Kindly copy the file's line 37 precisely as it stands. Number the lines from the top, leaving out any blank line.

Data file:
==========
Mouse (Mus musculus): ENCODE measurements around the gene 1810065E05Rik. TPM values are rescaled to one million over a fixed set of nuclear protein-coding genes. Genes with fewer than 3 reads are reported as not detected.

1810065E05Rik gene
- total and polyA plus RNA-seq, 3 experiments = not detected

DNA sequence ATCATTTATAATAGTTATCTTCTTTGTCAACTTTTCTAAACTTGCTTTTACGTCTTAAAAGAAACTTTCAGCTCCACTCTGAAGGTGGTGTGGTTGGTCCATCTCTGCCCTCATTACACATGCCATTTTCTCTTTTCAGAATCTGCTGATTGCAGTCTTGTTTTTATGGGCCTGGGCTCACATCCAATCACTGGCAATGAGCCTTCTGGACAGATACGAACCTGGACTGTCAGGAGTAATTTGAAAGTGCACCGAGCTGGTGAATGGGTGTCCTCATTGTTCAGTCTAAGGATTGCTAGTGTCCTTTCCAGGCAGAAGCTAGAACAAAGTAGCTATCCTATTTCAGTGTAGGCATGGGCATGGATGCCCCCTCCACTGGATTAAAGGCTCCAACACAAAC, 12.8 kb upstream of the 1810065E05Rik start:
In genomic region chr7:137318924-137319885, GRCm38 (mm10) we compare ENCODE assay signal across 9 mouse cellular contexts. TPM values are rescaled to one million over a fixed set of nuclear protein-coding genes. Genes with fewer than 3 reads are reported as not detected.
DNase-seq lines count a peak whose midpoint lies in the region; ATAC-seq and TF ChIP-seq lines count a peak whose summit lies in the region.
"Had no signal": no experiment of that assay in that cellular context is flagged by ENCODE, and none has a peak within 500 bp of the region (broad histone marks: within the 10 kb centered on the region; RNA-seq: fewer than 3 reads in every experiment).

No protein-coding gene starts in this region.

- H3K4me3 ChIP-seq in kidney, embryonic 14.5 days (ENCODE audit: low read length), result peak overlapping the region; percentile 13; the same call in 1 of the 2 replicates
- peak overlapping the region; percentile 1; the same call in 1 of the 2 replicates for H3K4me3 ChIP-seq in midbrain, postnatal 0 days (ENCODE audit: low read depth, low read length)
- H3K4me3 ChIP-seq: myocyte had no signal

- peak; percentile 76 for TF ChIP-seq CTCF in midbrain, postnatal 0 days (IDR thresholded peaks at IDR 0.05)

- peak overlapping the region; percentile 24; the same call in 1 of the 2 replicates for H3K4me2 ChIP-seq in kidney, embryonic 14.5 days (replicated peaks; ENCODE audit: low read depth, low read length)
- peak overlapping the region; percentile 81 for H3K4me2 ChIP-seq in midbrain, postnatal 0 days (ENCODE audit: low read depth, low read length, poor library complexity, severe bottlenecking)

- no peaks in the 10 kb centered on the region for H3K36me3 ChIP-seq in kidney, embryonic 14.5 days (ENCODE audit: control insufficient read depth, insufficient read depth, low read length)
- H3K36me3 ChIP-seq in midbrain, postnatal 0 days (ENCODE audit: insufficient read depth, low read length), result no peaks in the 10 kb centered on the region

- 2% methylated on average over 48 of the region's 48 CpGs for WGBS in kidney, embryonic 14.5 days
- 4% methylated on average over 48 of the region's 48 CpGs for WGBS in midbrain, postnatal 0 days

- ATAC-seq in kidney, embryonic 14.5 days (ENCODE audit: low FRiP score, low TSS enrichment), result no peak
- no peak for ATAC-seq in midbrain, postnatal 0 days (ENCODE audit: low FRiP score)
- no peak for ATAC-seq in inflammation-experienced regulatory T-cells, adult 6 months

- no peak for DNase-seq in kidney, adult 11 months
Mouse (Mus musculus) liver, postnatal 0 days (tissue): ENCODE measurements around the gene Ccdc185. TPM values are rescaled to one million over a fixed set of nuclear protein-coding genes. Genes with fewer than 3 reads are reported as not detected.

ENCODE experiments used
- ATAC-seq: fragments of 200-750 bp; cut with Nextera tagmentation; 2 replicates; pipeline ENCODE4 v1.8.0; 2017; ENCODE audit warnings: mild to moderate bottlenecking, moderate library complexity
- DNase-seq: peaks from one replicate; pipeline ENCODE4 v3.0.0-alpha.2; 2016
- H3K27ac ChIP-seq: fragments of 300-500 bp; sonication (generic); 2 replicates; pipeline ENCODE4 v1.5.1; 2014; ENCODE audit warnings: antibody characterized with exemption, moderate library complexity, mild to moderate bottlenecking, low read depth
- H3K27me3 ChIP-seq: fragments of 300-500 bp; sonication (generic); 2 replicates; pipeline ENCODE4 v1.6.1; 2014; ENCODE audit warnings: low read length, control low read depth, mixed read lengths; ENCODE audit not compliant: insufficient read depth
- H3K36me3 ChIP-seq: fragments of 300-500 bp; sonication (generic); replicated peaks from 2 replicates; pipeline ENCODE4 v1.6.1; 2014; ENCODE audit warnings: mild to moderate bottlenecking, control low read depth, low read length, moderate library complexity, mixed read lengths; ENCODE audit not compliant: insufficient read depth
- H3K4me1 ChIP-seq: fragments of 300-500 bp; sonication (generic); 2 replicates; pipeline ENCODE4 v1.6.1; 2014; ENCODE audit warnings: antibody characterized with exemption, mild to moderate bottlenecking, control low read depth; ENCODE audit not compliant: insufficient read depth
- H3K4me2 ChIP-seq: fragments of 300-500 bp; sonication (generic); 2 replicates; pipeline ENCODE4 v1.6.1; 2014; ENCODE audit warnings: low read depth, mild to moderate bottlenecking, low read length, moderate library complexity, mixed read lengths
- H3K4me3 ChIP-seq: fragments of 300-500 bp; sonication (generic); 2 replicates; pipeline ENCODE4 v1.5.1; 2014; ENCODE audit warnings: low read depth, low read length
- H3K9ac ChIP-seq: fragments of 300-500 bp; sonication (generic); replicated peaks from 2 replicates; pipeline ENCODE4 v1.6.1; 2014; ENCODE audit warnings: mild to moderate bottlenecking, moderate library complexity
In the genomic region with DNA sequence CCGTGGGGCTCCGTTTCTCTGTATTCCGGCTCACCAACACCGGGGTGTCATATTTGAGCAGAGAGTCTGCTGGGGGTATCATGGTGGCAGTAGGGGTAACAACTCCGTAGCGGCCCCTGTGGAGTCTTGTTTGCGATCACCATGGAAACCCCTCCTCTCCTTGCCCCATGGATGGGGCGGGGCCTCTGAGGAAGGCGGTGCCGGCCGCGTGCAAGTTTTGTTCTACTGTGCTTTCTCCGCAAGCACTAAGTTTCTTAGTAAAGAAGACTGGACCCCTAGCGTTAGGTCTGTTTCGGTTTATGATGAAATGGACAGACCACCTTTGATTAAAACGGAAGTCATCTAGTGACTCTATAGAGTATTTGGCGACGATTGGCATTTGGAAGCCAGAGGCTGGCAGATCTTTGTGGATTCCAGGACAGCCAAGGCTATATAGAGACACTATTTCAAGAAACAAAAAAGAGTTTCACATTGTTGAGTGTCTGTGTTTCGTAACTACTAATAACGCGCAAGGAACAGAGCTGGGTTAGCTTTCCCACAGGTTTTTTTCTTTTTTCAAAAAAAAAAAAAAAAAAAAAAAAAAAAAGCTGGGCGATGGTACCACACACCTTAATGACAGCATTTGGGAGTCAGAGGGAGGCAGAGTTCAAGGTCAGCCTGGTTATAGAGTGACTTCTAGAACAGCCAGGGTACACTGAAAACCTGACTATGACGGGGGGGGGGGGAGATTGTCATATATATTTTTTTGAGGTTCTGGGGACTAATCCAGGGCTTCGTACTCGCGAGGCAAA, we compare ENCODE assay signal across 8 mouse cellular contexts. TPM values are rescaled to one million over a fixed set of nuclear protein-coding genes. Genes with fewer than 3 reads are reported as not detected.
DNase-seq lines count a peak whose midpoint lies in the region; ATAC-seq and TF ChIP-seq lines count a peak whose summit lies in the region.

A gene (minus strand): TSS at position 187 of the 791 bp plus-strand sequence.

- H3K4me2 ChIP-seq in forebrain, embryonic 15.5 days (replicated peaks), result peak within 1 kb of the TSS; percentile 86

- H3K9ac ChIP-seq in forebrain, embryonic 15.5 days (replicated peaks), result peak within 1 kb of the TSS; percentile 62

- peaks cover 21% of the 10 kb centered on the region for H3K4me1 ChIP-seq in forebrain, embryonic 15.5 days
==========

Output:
- H3K4me2 ChIP-seq in forebrain, embryonic 15.5 days (replicated peaks), result peak within 1 kb of the TSS; percentile 86